of which, and the bill accompanying It,
I am In hearty accord." Therefore he
recommends the passage of the bill
with some Blight modifications, which
he suggests. The mo.t important if
these is a change In the sections re
tiring officers with the rank and three
fourths' pay of the next grade above.
Washington, aJn. 14. The house en
tered upon the consideration of the ag
ricultural appropriation bill. The bill
carries W.323,402, being 5l.15.C0O In ex
cess of the amount for the current year.
Wadsworth, chairman of the agricul
tural committee, explained that thJ In
creases were due to the constantly
growing demand for inspections of
meat and meat products for export.
Among the measures reported to thi
senate; was the pension appropriation
bill It was placed on the calendar. At
the conclusion of the morning business
the immigration bill, the unfinished
business, was taken up and Caffery
was recognized for a speech In opposi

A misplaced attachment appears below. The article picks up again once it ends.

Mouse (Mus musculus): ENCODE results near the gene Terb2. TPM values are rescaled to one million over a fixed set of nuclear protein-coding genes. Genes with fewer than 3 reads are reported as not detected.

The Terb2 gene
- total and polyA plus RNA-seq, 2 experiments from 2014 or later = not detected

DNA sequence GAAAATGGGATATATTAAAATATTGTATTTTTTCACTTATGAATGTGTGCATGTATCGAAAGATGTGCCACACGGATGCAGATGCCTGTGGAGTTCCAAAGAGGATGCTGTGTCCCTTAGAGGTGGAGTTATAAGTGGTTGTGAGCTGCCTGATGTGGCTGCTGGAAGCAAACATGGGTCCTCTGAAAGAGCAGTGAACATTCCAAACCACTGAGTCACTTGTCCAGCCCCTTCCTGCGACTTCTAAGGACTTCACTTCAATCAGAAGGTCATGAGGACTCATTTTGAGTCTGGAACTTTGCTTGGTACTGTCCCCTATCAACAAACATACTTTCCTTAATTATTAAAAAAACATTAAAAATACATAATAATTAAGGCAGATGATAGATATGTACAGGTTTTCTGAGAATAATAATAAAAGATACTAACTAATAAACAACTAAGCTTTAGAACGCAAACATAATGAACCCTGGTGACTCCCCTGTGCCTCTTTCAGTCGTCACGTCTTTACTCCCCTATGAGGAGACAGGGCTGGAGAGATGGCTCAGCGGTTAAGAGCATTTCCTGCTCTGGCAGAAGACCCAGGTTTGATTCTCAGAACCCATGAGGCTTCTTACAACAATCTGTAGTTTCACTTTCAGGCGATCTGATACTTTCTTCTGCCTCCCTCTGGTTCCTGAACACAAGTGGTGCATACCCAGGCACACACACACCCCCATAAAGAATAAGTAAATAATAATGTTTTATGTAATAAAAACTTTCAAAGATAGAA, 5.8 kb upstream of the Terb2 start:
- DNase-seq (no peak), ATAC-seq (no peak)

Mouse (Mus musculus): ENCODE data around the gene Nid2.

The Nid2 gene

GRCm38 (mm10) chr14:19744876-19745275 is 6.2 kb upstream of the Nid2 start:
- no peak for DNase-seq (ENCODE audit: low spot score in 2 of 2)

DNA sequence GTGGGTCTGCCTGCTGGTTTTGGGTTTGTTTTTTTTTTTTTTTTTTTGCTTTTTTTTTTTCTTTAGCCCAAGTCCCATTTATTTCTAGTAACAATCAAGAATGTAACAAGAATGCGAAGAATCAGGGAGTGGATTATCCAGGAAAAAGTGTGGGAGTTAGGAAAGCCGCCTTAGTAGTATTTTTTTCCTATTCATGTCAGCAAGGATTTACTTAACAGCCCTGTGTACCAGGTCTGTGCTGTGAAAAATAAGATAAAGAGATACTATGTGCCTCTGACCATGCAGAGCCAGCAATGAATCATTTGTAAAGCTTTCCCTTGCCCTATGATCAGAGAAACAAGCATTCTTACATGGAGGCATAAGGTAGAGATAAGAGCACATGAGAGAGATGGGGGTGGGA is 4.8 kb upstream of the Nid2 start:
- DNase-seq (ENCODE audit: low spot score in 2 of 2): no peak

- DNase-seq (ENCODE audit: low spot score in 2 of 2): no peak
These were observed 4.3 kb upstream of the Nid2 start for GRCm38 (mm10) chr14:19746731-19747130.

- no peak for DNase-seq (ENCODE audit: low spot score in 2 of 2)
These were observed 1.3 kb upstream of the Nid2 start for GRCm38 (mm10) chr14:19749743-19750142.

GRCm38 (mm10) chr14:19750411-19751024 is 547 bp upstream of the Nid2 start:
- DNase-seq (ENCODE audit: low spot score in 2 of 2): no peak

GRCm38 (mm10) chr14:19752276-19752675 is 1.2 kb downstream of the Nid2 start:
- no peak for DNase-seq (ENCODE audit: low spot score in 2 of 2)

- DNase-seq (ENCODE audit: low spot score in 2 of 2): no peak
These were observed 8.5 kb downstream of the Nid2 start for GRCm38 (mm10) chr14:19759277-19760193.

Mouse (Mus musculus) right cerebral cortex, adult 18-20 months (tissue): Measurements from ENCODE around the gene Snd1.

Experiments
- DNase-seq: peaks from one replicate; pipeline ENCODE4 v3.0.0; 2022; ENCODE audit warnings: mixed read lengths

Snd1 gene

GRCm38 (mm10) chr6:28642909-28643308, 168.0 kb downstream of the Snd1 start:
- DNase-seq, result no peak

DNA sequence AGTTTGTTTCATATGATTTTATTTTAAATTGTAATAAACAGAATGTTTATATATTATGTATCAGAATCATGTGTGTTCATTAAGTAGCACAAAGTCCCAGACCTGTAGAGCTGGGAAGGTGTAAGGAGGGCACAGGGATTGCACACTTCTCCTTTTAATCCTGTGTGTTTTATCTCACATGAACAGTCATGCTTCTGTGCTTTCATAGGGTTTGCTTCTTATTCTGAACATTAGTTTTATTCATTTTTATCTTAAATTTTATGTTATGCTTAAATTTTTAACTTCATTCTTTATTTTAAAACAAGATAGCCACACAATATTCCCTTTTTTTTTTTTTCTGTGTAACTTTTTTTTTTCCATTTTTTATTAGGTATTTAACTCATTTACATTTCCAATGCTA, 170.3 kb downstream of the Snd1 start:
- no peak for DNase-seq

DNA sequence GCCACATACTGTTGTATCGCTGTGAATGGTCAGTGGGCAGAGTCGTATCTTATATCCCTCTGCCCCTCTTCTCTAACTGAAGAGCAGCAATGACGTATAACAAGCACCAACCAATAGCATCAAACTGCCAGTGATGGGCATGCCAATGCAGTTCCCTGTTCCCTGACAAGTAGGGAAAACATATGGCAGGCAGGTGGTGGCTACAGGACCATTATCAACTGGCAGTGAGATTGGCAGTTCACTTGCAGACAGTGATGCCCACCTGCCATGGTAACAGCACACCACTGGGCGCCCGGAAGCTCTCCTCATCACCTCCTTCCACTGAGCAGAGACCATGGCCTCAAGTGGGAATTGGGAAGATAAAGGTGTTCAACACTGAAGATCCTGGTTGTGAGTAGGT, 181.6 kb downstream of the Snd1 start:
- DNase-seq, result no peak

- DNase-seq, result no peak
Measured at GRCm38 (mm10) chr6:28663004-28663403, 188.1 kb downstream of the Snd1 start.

tion to the measure.
Washington, -Jan. 14. The president
has sent these nominations ta th sen
ate: Lewis Morris Jddlngs of New
Xixlit to h tfrtUrr'aftl'tht ombani
at Home, Italy; Richard T. Greener
New York, to be consul at Bombay,
India: John E. Haggert, marshal for
the district of North Dakota, Post
mastersIllinois, Thomas G. Lawler,
Itockford: Smith D. Atkins, Freeport:
J. T. Chenault, Benton; Henry C. Clay-
pool, Morris; W. P. Dickie, Bunker
Hill; Harry B. Ward, Duquoln; Louis
A. Constantine, Aurora; Thomas M.
Crosstaan, Edwardsville.. Michigan
Wlli;a.r a. Leet,, Ithaca; Calvin E.
Houk, Ironwood; Michael II. Kern, Me
nominee; John Haywood, Bad Axe.
Cannon's Cuban Ilesolutlon.
Washington, Jan. 14. Senator Can
non of Utah presented the following
resolution In the senate .and it was
adopted: "Resolved, That the presU
dent is requested, if in his opinion it la
not incompatible with the public inter
est, to transmit to the senate at hia
earliest convenience a statement show
ing what measures are in force by this
government In the Island of Cuba and
in waters contiguous thereto to protect
the lives, liberty and property of Amer